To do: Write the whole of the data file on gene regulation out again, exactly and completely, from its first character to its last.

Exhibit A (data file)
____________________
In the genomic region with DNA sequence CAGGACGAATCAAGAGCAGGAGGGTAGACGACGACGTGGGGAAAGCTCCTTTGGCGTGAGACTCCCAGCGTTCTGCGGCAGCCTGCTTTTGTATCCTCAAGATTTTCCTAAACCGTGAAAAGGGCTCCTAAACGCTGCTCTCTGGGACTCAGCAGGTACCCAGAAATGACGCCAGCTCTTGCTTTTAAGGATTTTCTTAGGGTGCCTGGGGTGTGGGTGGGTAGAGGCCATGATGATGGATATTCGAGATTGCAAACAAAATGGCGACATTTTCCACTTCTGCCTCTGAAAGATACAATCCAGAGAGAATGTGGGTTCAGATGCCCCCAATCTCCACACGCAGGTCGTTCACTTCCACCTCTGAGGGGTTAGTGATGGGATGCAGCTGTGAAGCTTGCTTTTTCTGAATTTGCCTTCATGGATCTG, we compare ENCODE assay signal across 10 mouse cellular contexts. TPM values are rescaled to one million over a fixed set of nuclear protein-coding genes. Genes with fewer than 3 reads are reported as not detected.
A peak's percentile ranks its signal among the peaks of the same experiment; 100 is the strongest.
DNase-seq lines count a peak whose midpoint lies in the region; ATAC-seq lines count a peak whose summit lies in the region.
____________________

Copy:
In the genomic region with DNA sequence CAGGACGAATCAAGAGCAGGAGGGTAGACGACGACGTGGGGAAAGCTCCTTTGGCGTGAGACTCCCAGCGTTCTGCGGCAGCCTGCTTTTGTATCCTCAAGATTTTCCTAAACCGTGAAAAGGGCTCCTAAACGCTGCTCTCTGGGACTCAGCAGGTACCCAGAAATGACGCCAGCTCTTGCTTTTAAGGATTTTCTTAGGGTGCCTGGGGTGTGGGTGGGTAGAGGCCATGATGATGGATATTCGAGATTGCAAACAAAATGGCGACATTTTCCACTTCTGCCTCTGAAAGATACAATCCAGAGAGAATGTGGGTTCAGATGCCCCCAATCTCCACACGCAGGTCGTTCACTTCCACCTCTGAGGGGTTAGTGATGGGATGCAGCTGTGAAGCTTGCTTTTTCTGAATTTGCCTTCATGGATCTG, we compare ENCODE assay signal across 10 mouse cellular contexts. TPM values are rescaled to one million over a fixed set of nuclear protein-coding genes. Genes with fewer than 3 reads are reported as not detected.
A peak's percentile ranks its signal among the peaks of the same experiment; 100 is the strongest.
DNase-seq lines count a peak whose midpoint lies in the region; ATAC-seq lines count a peak whose summit lies in the region.